Quite honestly, I thought he was crazy: my father. As a kid, I can vaguely recall him photographing pomegranates—whole, halved, seeded or not, I can’t specifically recall and it doesn’t really matter. For what reason, purpose? What was the creative draw? I knew neither. I never understood the language of Pom. And the pomegranate remained shrouded in mystery, as such, for decades.
I was in college, must have been around my third year, and had begun focusing—yeah, you bet that I’m going to dare and use a photography pun here—on the photographic portion of my Bachelors in Art degree. The subject matter that appealed to me most at that time (and it still does to this today) was landscape photography. Central Pennsylvania was a terrific location for an admirer of the natural world. Rocky mountain ridges were within a twenty minute drive, ample vistas beckoned young artists, and hiking trails led into the forest with promises of adventure laced with equal portions of danger and intrigue.
While the name of the rocky outlook has long been forgotten, I can still remember sitting on the granite boulders. The green leaves had been replaced with yellow, red, and orange substitutes. Hawks glided above the horizon, circling, perhaps catching updrafts to remain in flight. A backpack of camera gear rested on the rocks. From inside, I withdrew a singular pomegranate. I began to photograph the fruit: resting upon the granite, hidden within the fallen timber, and finally smashed over a rock.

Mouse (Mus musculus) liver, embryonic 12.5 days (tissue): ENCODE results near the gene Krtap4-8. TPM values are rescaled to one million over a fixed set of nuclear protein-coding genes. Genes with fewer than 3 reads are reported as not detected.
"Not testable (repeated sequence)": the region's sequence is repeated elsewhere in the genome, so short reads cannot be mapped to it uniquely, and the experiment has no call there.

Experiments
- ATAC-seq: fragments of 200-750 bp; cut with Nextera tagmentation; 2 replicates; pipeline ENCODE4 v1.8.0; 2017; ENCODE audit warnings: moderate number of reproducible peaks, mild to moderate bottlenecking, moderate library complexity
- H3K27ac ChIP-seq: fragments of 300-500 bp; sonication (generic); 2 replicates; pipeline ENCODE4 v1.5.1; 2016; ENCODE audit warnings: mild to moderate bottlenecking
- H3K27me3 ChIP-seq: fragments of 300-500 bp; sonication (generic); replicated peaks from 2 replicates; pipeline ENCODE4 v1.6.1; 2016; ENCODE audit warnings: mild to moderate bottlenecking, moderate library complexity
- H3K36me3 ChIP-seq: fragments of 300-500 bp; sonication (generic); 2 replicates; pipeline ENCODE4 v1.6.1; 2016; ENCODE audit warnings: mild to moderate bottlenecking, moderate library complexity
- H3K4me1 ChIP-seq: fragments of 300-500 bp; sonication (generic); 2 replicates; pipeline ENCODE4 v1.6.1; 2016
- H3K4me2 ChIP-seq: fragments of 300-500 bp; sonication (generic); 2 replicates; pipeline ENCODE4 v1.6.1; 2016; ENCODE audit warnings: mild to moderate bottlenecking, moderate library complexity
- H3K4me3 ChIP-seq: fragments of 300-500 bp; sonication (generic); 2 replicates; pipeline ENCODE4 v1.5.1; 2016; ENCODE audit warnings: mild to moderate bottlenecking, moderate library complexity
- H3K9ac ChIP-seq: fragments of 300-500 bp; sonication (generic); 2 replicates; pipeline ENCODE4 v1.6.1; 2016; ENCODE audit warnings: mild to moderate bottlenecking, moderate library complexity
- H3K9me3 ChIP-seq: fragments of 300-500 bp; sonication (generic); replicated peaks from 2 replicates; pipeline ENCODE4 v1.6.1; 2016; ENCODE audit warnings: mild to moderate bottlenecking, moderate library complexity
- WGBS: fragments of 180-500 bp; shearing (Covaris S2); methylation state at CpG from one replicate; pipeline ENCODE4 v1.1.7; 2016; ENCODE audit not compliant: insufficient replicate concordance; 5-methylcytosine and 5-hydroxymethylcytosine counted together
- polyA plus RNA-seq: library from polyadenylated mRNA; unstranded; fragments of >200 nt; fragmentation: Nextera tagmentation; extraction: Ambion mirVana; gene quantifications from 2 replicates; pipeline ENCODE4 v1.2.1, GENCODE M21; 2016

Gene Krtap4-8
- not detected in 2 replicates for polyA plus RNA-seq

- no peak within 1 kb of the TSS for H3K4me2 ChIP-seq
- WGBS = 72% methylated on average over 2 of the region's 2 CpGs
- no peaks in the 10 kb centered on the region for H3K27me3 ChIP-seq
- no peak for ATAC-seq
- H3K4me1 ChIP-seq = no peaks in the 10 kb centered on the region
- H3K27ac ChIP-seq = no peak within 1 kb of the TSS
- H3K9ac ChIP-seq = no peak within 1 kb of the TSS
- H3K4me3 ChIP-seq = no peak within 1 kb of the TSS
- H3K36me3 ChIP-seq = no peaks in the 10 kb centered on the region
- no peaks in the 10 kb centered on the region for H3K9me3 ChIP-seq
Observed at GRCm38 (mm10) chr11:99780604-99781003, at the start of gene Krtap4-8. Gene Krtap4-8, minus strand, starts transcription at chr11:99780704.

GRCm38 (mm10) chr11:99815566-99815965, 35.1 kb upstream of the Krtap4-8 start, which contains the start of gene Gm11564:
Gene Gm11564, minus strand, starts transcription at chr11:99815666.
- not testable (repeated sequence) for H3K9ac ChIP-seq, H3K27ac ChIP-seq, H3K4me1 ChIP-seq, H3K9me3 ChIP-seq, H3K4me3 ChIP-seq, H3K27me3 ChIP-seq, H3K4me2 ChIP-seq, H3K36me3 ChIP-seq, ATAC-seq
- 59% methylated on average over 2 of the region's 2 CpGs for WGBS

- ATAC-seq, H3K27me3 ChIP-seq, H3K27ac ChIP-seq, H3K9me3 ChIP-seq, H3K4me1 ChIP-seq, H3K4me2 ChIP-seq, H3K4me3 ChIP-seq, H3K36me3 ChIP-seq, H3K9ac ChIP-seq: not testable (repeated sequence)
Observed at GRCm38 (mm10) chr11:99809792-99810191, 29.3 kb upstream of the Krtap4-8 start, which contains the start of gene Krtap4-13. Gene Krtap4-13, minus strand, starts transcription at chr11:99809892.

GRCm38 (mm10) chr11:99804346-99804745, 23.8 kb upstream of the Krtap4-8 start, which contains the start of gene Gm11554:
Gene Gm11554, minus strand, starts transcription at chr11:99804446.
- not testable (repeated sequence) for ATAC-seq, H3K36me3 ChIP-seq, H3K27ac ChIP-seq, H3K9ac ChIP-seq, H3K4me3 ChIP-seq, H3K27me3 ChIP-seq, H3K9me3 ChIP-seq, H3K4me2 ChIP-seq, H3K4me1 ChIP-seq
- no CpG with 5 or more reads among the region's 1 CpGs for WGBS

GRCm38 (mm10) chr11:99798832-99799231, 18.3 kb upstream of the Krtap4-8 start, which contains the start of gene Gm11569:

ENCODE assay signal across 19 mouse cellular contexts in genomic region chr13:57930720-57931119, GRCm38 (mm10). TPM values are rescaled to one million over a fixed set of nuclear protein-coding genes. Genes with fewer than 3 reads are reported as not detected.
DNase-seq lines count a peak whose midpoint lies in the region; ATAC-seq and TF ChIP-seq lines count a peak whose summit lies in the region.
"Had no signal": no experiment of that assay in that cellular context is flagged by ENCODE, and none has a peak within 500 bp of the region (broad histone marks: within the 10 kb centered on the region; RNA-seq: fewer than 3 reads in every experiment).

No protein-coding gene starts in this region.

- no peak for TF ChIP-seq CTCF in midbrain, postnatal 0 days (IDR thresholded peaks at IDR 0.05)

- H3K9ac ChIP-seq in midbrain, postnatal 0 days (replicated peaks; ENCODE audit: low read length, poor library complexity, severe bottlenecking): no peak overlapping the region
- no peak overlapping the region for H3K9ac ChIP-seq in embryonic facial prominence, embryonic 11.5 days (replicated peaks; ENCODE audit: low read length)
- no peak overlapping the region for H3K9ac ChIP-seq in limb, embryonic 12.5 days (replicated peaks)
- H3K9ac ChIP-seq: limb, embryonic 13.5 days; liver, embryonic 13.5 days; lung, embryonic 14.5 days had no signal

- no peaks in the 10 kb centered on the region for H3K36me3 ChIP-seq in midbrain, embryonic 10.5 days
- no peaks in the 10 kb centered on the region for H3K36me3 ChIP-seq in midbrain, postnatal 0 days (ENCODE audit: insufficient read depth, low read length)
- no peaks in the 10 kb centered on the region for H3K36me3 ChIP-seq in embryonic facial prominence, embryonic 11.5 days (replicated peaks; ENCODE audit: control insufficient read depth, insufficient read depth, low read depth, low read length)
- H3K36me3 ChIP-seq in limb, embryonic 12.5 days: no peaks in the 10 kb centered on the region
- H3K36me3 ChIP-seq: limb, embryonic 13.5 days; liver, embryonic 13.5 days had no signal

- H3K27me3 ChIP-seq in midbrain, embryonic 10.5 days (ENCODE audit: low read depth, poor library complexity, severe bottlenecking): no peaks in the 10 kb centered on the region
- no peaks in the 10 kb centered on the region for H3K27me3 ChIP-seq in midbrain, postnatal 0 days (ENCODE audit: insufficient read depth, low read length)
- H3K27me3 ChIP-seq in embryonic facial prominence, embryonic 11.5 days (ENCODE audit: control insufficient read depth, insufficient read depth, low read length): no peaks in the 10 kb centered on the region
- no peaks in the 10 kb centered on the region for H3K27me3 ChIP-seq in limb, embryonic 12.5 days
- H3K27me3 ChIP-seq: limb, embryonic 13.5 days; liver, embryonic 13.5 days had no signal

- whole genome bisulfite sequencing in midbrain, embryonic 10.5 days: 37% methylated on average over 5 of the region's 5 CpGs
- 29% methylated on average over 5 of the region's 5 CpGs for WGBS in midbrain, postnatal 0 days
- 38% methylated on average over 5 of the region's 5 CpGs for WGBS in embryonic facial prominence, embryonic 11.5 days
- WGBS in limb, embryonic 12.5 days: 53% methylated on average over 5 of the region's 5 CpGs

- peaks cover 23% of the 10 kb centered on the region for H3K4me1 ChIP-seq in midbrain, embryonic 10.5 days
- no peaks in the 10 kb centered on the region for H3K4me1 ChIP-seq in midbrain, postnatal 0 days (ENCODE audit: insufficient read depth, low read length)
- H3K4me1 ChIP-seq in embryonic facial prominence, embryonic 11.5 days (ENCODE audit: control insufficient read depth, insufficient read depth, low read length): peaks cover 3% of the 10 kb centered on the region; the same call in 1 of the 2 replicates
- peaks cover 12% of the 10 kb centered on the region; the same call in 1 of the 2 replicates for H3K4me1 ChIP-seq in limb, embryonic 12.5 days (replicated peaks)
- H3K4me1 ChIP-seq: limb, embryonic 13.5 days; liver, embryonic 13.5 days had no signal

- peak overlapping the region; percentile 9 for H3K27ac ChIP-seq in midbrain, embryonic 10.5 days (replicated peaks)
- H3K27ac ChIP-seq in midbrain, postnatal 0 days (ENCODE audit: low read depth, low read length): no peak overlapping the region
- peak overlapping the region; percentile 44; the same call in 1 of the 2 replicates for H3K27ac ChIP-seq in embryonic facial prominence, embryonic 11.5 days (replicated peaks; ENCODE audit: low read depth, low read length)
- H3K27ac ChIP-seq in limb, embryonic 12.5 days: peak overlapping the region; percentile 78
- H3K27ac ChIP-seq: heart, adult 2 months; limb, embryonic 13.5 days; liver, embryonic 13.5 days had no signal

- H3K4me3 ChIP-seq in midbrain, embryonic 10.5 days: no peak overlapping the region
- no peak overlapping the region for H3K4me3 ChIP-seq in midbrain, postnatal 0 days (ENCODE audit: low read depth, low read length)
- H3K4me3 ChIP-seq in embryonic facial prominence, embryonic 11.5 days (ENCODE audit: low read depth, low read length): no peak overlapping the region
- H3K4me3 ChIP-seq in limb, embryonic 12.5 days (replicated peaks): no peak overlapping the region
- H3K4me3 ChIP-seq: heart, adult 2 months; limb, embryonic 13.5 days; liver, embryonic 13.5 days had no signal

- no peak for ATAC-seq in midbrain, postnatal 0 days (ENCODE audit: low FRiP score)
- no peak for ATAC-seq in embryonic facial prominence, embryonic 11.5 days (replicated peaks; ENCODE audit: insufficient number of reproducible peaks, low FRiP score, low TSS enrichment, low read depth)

I can’t even say with certainty that I understood, in that moment, my dad’s fascination with pomegranates. Many autumns would pass before I revisited the yearly tradition of photographing the singular red fruit.
It must have been later in my photographic experimentations, that I returned to the subject matter. In working with medium and large format camera systems, my subject matter and technique fell within the realm of stationary compositions and still life. Flowers, vegetables, shells, and fruit were all qualified candidates for my camera work, during those years. I suppose that’s when I began to take a closer look.
Upon detailed inspection, the pomegranate is a beautiful subject. Under the gloss red, tough and durable exterior, you will find a fruit comprised of hundreds of sweet nodes, compartmentalized in chambers of seed. When pulled apart, the fruit presents an unusual experience. It is simultaneously lovely, but also visceral and corporeal. As the water-laden pulp, surrounding a seed, is pierced or cut or torn, the red liquid stains your hands, resembling that of thinned blood. And the tough white interior rind is textured like bone. It conjures thoughts of both death and life.
I believe that this is what my father was searching for: a subject matter that prompted questions, through the language of light and shadow, texture, and line; something that was equal parts familiar and foreign; an object that was easily attainable, yet seasonally restricted to the months of Autumn. This was his draw, his allure, and his fascination. This was his language of Pom.
At this time each year, I purchase my default pomegranate of the season. Some years, I do not even get to the ‘photographing portion’ of the fruit, and it simply gets eaten, or perhaps rots away. Other years, a simple still life is arranged and photographed. In conjunction with the sweetness and deliciousness of the fruit, I appreciate the visual nature of rind and seed and pulp.
This is my language of Pom.